With the lease set to expire next year on a Fisheries and Oceans Canada (DFO) office in Squamish, conservationists are warning of the potential consequences for dwindling fish populations if an office isn't maintained in the region.
Last month, it was confirmed to Pique that the owner of the building housing DFO's Squamish field office intends to sell the property.
A DFO spokesperson confirmed last week that senior management is "currently weighing options for the location of the employees that will continue to provide operations for the Squamish area."
In an interview last month, Pamela Goldsmith-Jones, Liberal MP for the Sea to Sky, reiterated the important role the Squamish field office plays in the enforcement and management of fisheries in the corridor.
"The connection to the community and all the not-for-profits that work with the DFO are there; they're in the creeks, they're in the ocean, and we need to maintain that strong connection because it's really how we provide the best service and the best efforts at conservation, restoration, and monitoring," she said.
"We are working to confirm that the office will have to change premises, but not staffing levels," Goldsmith-Jones added in a follow-up email this week.
An April 9 email obtained by Pique that was sent from a Squamish field office employee's personal account to several local fish advocates appears to indicate there is no intention to maintain the office within the community.
"We just found out that the local Fisheries Office is to close March 31, 2019; (and) at this time, there are no plans to re-situate us here," the email reads. "So, this will mean, no DFO (Conservation & Protection staff) from Squamish north; or Howe Sound."
Sea to Sky Fisheries Roundtable member Dave Brown said that the lack of enforcement that would result from the closure of the Squamish office could have a devastating effect on the Squamish River watershed's already diminishing fish populations.
"Without boots on the ground in our community, forget about it. It's over," he said, noting that the nearest DFO field office is two hours away in Steveston. "If we don't have an office and we don't have the equipment here, I hate to say it, because the majority of (fishers) here behave in a very responsible manner, but you get a few bad apples and our stocks are put in very serious jeopardy. And the stocks are already of extreme concern."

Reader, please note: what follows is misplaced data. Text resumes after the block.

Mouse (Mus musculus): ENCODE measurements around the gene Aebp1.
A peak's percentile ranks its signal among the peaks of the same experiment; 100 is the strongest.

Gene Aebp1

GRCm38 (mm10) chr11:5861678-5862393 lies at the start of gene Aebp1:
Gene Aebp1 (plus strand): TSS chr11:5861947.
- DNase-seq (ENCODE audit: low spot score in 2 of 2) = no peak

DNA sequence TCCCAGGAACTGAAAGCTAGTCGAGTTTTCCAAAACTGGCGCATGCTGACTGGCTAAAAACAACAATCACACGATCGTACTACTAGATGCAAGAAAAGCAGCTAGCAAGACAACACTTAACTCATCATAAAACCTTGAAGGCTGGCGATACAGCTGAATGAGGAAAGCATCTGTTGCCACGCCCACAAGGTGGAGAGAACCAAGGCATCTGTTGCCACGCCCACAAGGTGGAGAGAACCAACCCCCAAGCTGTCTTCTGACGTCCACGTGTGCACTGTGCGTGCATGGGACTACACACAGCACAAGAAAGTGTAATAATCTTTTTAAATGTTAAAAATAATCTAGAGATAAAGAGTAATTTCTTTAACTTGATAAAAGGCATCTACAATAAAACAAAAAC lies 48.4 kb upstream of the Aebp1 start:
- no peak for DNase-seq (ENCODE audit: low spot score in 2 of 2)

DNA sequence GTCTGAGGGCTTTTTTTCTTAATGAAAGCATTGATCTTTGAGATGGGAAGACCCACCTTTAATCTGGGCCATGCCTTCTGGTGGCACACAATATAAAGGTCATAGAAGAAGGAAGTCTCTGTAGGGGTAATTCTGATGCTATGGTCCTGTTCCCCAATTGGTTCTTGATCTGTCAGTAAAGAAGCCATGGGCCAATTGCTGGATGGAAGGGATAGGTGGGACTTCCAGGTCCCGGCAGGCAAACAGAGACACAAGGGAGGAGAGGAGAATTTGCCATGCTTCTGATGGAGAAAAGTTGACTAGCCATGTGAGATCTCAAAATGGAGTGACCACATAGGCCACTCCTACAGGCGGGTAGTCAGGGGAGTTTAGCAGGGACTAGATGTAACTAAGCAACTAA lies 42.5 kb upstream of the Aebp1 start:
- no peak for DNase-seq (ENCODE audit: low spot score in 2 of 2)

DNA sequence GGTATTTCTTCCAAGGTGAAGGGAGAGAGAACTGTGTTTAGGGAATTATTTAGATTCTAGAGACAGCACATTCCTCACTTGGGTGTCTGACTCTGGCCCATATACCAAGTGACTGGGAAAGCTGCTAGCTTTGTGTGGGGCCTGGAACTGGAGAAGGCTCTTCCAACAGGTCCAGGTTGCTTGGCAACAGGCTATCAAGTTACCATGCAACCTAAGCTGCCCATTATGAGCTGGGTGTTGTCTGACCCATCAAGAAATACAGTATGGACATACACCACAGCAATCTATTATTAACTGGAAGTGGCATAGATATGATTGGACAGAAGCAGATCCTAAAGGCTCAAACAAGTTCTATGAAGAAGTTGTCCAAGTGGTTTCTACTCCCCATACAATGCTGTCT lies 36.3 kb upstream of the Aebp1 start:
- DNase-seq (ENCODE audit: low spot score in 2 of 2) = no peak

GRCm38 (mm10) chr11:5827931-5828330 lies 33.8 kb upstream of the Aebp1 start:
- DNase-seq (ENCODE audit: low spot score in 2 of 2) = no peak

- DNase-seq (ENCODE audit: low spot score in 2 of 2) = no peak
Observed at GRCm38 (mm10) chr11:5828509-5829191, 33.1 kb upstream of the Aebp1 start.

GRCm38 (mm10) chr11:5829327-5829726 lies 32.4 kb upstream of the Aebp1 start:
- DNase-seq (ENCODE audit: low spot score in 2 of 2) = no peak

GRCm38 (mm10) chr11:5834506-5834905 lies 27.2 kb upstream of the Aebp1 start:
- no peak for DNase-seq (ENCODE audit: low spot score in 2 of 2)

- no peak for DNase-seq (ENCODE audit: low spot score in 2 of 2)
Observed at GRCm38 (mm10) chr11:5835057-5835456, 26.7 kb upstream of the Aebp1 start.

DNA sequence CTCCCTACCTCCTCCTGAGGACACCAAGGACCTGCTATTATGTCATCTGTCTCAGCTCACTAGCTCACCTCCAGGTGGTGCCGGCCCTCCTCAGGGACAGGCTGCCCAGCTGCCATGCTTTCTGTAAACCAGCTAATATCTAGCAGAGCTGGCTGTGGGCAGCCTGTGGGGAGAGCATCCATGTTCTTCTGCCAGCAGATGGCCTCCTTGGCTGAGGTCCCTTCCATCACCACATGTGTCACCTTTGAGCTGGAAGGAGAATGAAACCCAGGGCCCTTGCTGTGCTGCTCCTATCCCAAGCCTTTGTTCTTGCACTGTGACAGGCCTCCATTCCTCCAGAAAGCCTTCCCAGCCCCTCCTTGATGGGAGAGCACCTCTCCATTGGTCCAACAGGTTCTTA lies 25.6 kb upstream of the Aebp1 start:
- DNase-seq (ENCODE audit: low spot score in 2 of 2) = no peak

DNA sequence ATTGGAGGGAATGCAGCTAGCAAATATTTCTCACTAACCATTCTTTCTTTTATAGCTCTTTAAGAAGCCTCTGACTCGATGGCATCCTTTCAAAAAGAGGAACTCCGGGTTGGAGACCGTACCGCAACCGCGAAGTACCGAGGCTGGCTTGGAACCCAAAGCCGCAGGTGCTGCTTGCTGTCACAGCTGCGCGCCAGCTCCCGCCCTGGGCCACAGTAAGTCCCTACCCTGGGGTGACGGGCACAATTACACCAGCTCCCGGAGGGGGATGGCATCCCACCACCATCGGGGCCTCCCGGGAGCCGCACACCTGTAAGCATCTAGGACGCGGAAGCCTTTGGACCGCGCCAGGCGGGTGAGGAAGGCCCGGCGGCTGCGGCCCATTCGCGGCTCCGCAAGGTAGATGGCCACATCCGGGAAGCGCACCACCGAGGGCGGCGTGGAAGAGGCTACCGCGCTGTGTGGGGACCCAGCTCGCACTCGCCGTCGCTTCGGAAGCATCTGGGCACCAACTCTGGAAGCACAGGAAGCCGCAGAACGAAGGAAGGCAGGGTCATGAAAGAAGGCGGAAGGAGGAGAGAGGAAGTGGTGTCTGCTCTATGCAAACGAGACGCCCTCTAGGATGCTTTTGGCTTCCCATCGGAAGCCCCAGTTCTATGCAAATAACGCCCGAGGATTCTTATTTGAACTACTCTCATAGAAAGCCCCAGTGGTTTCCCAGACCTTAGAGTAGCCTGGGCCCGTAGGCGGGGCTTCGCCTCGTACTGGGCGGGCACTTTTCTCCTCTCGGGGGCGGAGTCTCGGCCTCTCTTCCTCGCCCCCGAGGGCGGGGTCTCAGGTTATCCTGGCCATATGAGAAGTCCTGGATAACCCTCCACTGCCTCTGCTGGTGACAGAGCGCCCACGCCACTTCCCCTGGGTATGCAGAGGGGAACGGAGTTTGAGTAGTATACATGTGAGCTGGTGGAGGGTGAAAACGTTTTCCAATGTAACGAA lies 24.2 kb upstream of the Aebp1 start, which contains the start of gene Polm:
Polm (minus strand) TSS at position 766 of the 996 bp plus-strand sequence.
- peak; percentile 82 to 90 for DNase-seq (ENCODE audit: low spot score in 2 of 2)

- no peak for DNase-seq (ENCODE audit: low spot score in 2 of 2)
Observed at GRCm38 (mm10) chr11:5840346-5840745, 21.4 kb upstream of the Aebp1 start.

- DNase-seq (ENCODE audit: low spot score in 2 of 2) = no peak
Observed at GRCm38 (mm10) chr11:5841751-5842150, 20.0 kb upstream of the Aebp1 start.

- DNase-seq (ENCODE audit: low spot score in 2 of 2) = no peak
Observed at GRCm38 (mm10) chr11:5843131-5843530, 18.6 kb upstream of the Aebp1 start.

According to Brown, Birkenhead sockeye have dwindled to about 30,000 in recent counts—down from about 250,000 several years ago. Birkenhead Chinook, meanwhile, are now counted in the hundreds. "The genetics are going out the door, and once they're gone, there's no coming back," he added.
The Squamish Nation's Randy Lewis, VP of the Squamish River Watershed Society, said the need for DFO enforcement in the area ramps up when the Fraser River is closed for harvesting. "When that happens, there's an influx of not hundreds, but thousands of people coming up here hitting every watershed: the Mamquam, the Cheakamus and Upper Squamish (rivers)," he explained.
"We get very concerned with regards to appropriate enforcement measures to protect our Squamish watershed fishing areas."
If fisheries staff is relocated out of the region, the Sea to Sky would also be losing its DFO community liaison, an employee that administers the Salmonids in the Classroom program that has taught local students about the life cycle of fish going on 40 years. That program was saved from impending elimination last spring after outcry across the province. Locally, the protest was led by MP Goldsmith-Jones, who apologized on behalf of her party upon learning of the looming cuts.
That has Brown hopeful for a similar outcome with regards to the Squamish field office. "Let's give the government some credit," he said. "When the (fisheries) minister became highly aware of the potential cuts, he acted in a very responsible manner and restored the funding. So I'm hoping that the minister is going to act in the same manner on this one."